It rained for all of the following week. I was mentally running through potential routes that might be safer. I was planning to drive through a neighborhood that had the potential to keep me off of Roswell Road until shortly before I needed to cross the river. I never got that far though. I received notice in the middle of the week that the negative growth at my company had finally caught up to me. Short cycling diary! I’m glad made the ride though, if only for a day. In some respects it seems like it was the bike ride into unemployment. There was a lot of preparation for a single commute, but I’m glad I did it.

The fund raiser I want to participate in, organize and run actually, is for Patch Adams and can be seen at this E2EFundraiser. While the ride across England seems a dream of the past, I would still like to be able to begin at Marietta Square near a clown shop and ride my bike to Patch’s campus in West Virginia. It should be something that could be accomplished on a two week vacation. We will see what the future holds. For now I’m back at the base of Maslow’s Hierarchy.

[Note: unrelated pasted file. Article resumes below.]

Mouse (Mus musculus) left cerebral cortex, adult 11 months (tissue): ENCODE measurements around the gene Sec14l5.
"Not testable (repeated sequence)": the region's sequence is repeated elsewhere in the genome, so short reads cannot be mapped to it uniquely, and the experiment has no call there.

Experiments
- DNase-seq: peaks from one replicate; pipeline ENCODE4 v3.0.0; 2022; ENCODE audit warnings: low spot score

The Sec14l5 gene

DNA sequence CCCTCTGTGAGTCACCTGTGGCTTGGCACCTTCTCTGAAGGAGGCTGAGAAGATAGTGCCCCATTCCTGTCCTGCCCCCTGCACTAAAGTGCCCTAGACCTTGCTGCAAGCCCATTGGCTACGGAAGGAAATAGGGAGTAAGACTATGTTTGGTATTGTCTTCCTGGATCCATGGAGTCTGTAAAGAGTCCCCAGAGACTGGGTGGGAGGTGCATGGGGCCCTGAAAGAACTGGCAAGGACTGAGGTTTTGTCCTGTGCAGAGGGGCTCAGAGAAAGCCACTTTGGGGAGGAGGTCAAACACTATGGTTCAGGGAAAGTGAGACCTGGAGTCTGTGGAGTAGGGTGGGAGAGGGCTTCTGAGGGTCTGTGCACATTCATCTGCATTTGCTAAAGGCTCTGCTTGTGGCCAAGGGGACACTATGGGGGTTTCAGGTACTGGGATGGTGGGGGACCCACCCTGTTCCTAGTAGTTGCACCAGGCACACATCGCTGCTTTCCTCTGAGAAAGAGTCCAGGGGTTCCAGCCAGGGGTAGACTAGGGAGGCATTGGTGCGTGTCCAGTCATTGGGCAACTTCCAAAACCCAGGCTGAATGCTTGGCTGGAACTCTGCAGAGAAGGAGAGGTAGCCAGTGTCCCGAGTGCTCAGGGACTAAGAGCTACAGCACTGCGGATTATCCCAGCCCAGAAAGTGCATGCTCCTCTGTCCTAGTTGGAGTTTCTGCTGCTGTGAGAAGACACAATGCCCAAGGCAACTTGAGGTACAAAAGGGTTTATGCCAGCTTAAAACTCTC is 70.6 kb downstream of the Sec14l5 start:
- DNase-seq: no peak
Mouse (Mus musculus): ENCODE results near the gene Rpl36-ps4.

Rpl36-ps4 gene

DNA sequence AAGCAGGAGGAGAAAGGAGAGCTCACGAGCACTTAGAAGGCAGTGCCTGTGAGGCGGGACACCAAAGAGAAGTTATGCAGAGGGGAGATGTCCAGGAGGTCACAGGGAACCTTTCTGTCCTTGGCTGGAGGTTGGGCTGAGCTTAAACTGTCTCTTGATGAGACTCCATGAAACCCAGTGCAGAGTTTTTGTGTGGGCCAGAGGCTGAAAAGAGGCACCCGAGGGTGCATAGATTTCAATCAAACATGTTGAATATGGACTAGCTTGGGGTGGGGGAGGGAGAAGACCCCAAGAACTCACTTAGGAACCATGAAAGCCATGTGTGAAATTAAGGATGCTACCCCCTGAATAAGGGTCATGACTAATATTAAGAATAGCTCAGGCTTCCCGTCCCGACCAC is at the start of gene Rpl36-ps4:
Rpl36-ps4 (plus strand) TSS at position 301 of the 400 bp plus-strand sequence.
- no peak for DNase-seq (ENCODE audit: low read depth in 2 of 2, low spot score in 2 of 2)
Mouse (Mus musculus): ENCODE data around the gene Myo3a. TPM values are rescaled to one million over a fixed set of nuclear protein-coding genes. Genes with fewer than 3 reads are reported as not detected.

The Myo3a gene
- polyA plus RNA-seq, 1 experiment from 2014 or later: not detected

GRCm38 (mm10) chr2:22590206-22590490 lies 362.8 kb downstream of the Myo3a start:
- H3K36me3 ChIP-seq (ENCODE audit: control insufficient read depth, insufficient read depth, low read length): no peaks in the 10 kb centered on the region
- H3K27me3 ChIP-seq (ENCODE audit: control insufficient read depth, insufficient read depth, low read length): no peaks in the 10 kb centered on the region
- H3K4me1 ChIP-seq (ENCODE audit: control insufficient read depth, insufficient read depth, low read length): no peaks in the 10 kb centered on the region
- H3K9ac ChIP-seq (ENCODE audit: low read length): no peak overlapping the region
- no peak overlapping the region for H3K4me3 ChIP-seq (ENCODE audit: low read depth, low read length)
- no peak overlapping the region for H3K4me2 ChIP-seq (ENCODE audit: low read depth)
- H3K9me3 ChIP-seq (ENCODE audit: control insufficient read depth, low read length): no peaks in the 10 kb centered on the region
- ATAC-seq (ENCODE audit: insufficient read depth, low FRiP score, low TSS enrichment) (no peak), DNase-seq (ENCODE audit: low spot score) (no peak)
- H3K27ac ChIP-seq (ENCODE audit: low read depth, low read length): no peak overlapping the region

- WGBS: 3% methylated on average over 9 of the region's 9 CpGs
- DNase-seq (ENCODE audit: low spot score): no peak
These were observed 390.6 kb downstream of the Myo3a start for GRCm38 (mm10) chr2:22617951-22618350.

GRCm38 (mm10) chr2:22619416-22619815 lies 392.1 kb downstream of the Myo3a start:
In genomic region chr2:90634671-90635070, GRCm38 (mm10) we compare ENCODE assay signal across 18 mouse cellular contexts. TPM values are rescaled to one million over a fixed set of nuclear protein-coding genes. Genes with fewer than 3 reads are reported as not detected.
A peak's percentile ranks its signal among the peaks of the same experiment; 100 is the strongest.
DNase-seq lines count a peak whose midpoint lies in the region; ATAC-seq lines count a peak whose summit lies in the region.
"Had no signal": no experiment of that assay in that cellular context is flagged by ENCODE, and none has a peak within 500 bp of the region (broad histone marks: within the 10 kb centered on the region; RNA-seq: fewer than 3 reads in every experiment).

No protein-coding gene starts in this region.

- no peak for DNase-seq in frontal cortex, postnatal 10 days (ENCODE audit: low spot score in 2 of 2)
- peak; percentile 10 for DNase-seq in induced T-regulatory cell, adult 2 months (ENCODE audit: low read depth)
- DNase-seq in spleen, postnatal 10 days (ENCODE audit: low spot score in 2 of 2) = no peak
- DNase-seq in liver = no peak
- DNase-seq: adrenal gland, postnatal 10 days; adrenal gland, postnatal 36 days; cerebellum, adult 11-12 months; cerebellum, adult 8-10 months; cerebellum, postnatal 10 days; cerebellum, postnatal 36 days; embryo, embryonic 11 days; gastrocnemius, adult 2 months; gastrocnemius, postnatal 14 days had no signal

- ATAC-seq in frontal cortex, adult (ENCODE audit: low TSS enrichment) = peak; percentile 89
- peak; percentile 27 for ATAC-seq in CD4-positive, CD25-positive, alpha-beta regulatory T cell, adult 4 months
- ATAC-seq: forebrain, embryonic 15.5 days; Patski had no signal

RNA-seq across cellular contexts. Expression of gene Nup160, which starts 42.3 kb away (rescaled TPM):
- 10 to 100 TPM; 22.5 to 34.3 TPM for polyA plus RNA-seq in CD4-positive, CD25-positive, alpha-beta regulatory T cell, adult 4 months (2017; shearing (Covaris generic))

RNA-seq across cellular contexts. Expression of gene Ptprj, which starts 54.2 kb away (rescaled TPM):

Update: Russ and I have been spending a lot of time out on the Silver Comet. On the day we made 50 miles, we realized it almost as an afterthought. Riding to Anniston, AL for the weekend is our current goal. I had thought we’d make it this fall, but the cold weather is right around the corner and I think it will be spring. Appreciating the irony, sometimes you can attend to the top of Maslow’s Hierarchy while waiting for the bottom to resolve itself.